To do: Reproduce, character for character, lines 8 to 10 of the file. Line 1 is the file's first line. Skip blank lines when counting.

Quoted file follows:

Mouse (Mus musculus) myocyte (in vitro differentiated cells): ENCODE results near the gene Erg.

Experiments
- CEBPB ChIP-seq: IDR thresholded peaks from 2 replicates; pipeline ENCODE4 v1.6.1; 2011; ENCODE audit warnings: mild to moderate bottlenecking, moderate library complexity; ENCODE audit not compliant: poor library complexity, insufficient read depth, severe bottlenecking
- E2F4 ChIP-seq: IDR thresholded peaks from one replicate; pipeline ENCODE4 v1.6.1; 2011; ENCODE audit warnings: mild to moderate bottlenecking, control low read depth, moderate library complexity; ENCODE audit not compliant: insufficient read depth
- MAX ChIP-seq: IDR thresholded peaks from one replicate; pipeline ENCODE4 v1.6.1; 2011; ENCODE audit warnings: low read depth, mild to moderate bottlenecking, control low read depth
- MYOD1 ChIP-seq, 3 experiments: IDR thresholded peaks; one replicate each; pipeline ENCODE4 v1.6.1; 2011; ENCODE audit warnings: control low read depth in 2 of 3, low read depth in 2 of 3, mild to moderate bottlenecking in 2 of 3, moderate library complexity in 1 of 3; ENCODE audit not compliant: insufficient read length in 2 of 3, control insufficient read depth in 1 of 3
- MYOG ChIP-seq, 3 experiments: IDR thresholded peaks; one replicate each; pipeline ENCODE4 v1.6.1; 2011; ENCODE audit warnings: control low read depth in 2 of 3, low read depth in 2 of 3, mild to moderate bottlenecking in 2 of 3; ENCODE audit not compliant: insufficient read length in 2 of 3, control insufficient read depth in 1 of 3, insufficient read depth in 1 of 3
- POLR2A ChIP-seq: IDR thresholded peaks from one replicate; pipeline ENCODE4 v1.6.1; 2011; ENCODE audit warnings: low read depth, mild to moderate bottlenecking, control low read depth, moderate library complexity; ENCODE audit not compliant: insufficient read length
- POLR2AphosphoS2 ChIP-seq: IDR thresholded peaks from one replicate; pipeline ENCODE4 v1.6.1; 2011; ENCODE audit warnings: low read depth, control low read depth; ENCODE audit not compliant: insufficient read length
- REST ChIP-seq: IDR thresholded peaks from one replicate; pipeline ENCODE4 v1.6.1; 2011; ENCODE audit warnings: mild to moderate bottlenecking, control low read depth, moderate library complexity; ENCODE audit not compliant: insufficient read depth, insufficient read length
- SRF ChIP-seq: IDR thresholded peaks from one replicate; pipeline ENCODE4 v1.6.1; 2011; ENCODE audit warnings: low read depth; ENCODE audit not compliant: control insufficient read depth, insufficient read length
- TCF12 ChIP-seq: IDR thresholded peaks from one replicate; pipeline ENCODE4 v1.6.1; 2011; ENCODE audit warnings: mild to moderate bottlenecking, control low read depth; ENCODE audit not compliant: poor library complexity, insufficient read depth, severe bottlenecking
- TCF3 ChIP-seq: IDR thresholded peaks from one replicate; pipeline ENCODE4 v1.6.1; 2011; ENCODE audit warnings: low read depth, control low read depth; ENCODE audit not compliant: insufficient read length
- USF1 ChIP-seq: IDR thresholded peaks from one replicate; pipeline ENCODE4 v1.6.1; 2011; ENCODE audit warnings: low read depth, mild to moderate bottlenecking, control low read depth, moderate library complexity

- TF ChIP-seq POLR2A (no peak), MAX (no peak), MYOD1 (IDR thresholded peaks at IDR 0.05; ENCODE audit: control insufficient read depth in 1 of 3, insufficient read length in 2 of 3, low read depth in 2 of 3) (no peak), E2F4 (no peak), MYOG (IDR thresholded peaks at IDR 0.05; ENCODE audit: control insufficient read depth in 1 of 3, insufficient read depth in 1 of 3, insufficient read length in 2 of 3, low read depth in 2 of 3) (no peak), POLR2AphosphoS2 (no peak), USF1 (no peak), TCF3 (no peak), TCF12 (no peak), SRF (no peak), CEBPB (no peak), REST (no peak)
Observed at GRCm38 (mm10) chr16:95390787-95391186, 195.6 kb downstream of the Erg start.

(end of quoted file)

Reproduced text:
- POLR2A ChIP-seq: IDR thresholded peaks from one replicate; pipeline ENCODE4 v1.6.1; 2011; ENCODE audit warnings: low read depth, mild to moderate bottlenecking, control low read depth, moderate library complexity; ENCODE audit not compliant: insufficient read length
- POLR2AphosphoS2 ChIP-seq: IDR thresholded peaks from one replicate; pipeline ENCODE4 v1.6.1; 2011; ENCODE audit warnings: low read depth, control low read depth; ENCODE audit not compliant: insufficient read length
- REST ChIP-seq: IDR thresholded peaks from one replicate; pipeline ENCODE4 v1.6.1; 2011; ENCODE audit warnings: mild to moderate bottlenecking, control low read depth, moderate library complexity; ENCODE audit not compliant: insufficient read depth, insufficient read length